Pollination system and hybridisation of Tabernanthe iboga: successful crossing of two forms with different fruit morphology.
Tabernanthe iboga (family Apocynaceae) is native to Western Africa; Angola, Cabinda, Cameroon, Central African Republic,…
I wanted to share a recipe for Turmeric (Curcuma longa) and Ashwaghanda (Withania somnifera) ghee I have been making recently. When I posted pictures on Instagram I had quite a few people asking me for a recipe. I feel the herbs combine really well together, and I just eat a teaspoon of it daily. Ghee is renowned in Ayurveda, where it is used instead of oil everyday and to carry the essence of many herbs into the body’s tissues, for better absorption of medicinal compounds.
I make my own ghee, it’s really easy, you just need a couple of sticks of unsalted butter in a saucepan, you melt it and let it simmer slightly until it clarifies and the milk solids are left at the bottom of the saucepan. After about 15min you can remove it from heat, let it cool slightly and then strain into a jar, which will keep for a month or more at room temperature.
I use fresh grated turmeric for this but you could substitute dry powder, you obviously wouldn’t need to simmer it for anywhere near as long, as this boils off the moisture present in the fresh turmeric. So just use fresh if you can. Turmeric is so prolific, once you have grown it once you normally have more than you know what to do with.
Add your freshly grated turmeric and ginger to a saucepan (make sure the saucepan is tall enough as later on when the ghee is simmering, bubbles can get quite high. I’m not going to give quantities as I do it all by feel, you obviously want enough ghee to cover the turmeric and ginger but you also want to pack as much in as you can to increase levels of curcumin.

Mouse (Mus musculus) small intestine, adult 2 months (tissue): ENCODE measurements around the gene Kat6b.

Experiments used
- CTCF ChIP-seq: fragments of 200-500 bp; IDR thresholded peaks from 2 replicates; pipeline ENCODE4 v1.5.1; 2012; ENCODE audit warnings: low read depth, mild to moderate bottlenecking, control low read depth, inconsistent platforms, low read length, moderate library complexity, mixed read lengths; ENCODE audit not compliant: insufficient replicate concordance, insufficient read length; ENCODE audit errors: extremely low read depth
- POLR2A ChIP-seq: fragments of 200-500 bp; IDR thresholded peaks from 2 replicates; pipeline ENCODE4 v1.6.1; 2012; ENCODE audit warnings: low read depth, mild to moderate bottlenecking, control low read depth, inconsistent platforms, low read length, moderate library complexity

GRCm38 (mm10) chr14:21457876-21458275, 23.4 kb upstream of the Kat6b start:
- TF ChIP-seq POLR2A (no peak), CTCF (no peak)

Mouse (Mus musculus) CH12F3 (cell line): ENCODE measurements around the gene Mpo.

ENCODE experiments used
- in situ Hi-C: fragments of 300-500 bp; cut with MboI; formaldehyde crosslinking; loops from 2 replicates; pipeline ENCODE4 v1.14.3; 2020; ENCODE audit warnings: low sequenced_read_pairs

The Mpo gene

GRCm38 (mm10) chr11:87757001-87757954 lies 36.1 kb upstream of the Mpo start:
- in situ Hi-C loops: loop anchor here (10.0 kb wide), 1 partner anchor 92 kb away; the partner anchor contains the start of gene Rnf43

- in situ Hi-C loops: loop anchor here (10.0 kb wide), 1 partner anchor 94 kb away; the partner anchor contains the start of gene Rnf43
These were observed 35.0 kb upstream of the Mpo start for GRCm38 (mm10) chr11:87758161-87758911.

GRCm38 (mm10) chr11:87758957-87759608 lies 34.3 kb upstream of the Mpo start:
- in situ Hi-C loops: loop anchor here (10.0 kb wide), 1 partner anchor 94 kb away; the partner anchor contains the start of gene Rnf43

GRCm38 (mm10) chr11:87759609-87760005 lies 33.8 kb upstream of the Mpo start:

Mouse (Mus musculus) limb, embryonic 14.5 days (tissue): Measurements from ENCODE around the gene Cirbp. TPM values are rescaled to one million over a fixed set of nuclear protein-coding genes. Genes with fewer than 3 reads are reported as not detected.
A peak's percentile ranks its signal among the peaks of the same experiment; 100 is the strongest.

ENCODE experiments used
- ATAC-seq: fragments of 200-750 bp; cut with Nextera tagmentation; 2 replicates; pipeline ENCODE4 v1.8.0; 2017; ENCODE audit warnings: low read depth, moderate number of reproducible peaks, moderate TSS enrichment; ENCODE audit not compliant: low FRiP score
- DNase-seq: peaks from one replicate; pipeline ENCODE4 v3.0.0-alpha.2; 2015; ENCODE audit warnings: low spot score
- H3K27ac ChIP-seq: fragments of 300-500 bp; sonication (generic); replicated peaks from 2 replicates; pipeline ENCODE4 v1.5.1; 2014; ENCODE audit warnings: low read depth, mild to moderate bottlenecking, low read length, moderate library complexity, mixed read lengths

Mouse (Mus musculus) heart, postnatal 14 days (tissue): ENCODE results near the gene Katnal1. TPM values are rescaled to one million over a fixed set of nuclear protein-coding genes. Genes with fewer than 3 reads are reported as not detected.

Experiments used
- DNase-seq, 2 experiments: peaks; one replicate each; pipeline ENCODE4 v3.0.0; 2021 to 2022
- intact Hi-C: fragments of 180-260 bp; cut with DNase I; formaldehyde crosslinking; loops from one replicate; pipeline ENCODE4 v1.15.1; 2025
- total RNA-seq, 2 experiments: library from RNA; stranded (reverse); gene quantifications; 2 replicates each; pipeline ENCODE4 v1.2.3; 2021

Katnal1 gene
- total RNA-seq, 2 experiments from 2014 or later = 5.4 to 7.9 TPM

You only want to keep the heat setting on the lowest, as ghee has a low boiling point and I feel it will do the least harm to the active ingredients. Simmer for approximately 10min, just keeping an eye on that you don’t burn the turmeric (I never have). You want to drive off the moisture in the fresh turmeric and ginger, you will notice the bubbles get smaller after 10-15min.
At 10-15min add the crushed black pepper and cinnamon bark. Black pepper combines well with turmeric, increasing the bioavailability of curcumin (reported up to 2000%). Once again, just use your own judgement, I use about 1 teaspoon of black peppercorns and crush in a mortar.
Continue to simmer for another 5 minutes before turning the heat off and adding Ashwaghanda powder; if you want to, you can also just make a turmeric infused ghee for cooking. Normally the Ashwaghanda sinks to the bottom anyway as you can’t filter it out, and there is a rich layer or yellow ghee sitting on top. Stir in as much as you can, but without it becoming a thick paste.
Let mixture sit and infuse for 10-30min, before reheating slightly so it is easier to filter. I use a fine metal sieve and press down on the solids with a silicone utensil (it won’t stick to the silicone so you don’t end up with yellow oil on everything.
That’s it! It will thicken as it cools and will be a oily paste like consistency. An interesting experiment you can try is to use a black light (UV torch) to check out how the curcumin fluoresces, its quite incredible and a good way to see how much is in your ghee. Check out your mouth too after you’ve eaten some 🙂